(Reuters, RFE/RL) - Almost 2,000 Hungarians protested in Budapest on Tuesday against the government's decision to allow an Azeri soldier who had killed an Armenian officer in 2004 to return home, leading to heightened tensions between the neighboring countries.
Last week Hungary released soldier Ramil Safarov to Baku, where Azeri President Ilham Aliyev pardoned him on arrival. Safarov had served eight years of his life sentence for killing an Armenian officer during a NATO training in Hungary.
Armenia immediately broke diplomatic ties with Hungary and said releasing Safarov, who was given a hero's welcome on his return, was a "grave mistake". Hungary said it acted in compliance with international law and that Azerbaijan had promised to uphold Safarov's sentence. While the two countries were in talks about developing closer economic ties, these were in no way linked to the release of the soldier, it said.
Hungarian protesters chanting "We are sorry, Armenia" said they doubted the government's motives, adding that whatever the reasons, the decision was unacceptable.
"Murderers should not be extradited to countries where it is clear that ethnic hate crimes are considered heroism," said protester Laszlo Muhari, 30. "In a democratic country this is not acceptable."
"[Prime Minister Viktor Orban should stop lying and start giving clear answers, because it is simply impossible that such a brutal killer is just released without a background deal."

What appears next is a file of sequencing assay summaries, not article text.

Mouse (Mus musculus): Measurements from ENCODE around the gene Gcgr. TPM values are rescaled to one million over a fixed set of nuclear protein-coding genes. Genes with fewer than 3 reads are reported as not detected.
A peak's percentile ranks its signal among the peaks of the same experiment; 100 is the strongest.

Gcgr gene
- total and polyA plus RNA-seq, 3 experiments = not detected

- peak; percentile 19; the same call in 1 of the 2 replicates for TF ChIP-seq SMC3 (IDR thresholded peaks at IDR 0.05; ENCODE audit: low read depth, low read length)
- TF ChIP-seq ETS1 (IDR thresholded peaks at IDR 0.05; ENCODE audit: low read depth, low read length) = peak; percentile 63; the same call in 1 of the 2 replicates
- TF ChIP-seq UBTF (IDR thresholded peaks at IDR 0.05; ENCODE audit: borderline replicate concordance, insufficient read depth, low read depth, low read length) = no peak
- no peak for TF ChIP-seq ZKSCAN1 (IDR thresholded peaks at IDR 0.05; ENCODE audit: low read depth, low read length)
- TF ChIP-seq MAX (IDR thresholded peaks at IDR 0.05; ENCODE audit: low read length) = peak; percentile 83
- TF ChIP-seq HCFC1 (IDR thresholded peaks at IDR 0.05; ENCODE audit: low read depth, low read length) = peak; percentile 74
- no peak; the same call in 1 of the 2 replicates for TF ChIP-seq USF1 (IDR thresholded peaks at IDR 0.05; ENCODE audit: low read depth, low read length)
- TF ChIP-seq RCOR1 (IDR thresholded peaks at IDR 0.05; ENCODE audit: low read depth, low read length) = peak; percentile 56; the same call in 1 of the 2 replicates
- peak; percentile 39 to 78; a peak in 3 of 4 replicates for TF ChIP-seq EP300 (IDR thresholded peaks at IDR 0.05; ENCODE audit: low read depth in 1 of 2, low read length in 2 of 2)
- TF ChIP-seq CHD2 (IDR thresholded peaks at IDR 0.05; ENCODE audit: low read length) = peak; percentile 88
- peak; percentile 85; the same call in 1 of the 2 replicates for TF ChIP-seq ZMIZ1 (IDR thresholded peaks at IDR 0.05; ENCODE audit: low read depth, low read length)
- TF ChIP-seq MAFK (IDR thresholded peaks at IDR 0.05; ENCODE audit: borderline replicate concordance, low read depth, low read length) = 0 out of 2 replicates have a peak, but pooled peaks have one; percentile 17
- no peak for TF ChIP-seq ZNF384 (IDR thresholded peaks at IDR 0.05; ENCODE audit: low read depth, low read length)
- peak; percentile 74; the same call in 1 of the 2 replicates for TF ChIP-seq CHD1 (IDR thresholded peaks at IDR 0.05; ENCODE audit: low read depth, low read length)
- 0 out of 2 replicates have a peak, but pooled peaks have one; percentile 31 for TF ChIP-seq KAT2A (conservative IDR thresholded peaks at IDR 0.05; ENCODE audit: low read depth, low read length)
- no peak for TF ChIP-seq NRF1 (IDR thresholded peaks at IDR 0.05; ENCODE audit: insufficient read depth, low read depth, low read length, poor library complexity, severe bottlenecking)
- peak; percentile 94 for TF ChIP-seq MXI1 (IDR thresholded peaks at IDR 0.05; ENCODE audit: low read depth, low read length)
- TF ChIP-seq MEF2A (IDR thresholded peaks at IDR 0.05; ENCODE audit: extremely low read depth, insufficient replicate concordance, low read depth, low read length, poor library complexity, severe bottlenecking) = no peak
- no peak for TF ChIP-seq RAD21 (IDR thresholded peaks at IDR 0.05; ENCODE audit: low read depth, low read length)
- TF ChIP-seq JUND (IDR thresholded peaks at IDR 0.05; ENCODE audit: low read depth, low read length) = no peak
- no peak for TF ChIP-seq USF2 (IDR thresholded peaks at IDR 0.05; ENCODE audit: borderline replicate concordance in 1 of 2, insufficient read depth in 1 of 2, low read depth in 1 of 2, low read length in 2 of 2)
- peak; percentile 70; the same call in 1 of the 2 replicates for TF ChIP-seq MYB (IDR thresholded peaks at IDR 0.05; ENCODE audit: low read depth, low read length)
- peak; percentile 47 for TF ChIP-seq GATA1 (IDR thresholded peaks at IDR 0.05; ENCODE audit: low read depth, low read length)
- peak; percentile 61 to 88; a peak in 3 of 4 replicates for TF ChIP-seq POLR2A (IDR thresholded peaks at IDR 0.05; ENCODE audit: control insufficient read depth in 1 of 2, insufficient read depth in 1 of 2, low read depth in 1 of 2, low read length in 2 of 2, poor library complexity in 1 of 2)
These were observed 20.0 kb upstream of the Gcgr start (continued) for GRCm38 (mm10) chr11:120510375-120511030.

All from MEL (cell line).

Azerbaijan dismissed earlier in the day media reports that it planned to buy Hungarian bonds, which blogs and newspapers had speculated might have played a part in Safarov's release. Azerbaijan's ambassador to Budapest told a newspaper the reports were "nonsensical", while the country's oil fund denied it had any such investment plans. Budapest had also denied the speculation.
Hungary has been unable to tap international debt markets this year due to the high returns demanded by private investors concerned about the government's management of the economy. It is negotiating an aid package from the International Monetary Fund (IMF) and the European Union. But the talks are dragging on, and Hungary's debt agency said last month it was looking at alternative markets for potential debt issuance.
In a related development, a spokeswoman for the European Union's foreign policy chief Catherine Ashton said Azerbaijan appears to have abandoned pledges it made to EU member Hungary ahead of Safarov’s handover and subsequent pardon. Maja Kocijancic, also told RFE/RL's Brussels correspondent that Baku's actions threaten "fragile" stability in the region.
She said the bloc was asking Baku to explain its freeing of Safarov. "According to what we know now, on the basis of the information gathered, it would appear that certain conditions and commitments that were agreed between Hungary and Azerbaijan on the transfer of Ramil Safarov have not been met," Kocijancic said, "and in that respect we will continue or we will try to be in touch with the Azeri side to hear the explanation why this has happened and why the behavior that is endangering the fragile situation the region is continuing."
EU President Herman van Rompuy was joined by European Parliament speaker Martin Schulz on Tuesday in condemning Baku's actions.